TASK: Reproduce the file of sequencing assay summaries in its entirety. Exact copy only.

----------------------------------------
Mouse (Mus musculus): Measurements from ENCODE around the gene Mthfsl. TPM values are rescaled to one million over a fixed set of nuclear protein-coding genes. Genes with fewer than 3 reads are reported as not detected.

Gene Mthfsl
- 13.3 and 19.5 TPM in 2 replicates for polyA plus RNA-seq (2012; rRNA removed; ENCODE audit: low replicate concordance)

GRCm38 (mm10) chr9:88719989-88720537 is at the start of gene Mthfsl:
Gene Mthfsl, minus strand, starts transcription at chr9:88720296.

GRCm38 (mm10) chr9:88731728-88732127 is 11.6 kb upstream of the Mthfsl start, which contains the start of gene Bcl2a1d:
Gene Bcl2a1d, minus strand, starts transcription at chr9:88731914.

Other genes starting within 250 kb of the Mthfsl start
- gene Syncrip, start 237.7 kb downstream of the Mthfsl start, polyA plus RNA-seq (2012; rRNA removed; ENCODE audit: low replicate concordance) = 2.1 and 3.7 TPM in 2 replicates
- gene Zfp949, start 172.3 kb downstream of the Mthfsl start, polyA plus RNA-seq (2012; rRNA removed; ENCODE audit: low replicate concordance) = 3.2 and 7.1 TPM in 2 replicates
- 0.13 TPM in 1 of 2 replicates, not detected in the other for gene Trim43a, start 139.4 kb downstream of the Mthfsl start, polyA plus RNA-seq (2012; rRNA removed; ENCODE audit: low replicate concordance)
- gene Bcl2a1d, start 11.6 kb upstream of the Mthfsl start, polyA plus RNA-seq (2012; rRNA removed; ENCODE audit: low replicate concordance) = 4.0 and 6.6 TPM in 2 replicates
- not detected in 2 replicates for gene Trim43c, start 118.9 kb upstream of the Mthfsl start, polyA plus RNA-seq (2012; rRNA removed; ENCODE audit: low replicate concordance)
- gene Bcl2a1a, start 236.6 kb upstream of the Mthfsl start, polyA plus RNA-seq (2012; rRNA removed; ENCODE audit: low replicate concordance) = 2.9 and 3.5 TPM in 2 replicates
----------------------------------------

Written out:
Mouse (Mus musculus): Measurements from ENCODE around the gene Mthfsl. TPM values are rescaled to one million over a fixed set of nuclear protein-coding genes. Genes with fewer than 3 reads are reported as not detected.

Gene Mthfsl
- 13.3 and 19.5 TPM in 2 replicates for polyA plus RNA-seq (2012; rRNA removed; ENCODE audit: low replicate concordance)

GRCm38 (mm10) chr9:88719989-88720537 is at the start of gene Mthfsl:
Gene Mthfsl, minus strand, starts transcription at chr9:88720296.

GRCm38 (mm10) chr9:88731728-88732127 is 11.6 kb upstream of the Mthfsl start, which contains the start of gene Bcl2a1d:
Gene Bcl2a1d, minus strand, starts transcription at chr9:88731914.

Other genes starting within 250 kb of the Mthfsl start
- gene Syncrip, start 237.7 kb downstream of the Mthfsl start, polyA plus RNA-seq (2012; rRNA removed; ENCODE audit: low replicate concordance) = 2.1 and 3.7 TPM in 2 replicates
- gene Zfp949, start 172.3 kb downstream of the Mthfsl start, polyA plus RNA-seq (2012; rRNA removed; ENCODE audit: low replicate concordance) = 3.2 and 7.1 TPM in 2 replicates
- 0.13 TPM in 1 of 2 replicates, not detected in the other for gene Trim43a, start 139.4 kb downstream of the Mthfsl start, polyA plus RNA-seq (2012; rRNA removed; ENCODE audit: low replicate concordance)
- gene Bcl2a1d, start 11.6 kb upstream of the Mthfsl start, polyA plus RNA-seq (2012; rRNA removed; ENCODE audit: low replicate concordance) = 4.0 and 6.6 TPM in 2 replicates
- not detected in 2 replicates for gene Trim43c, start 118.9 kb upstream of the Mthfsl start, polyA plus RNA-seq (2012; rRNA removed; ENCODE audit: low replicate concordance)
- gene Bcl2a1a, start 236.6 kb upstream of the Mthfsl start, polyA plus RNA-seq (2012; rRNA removed; ENCODE audit: low replicate concordance) = 2.9 and 3.5 TPM in 2 replicates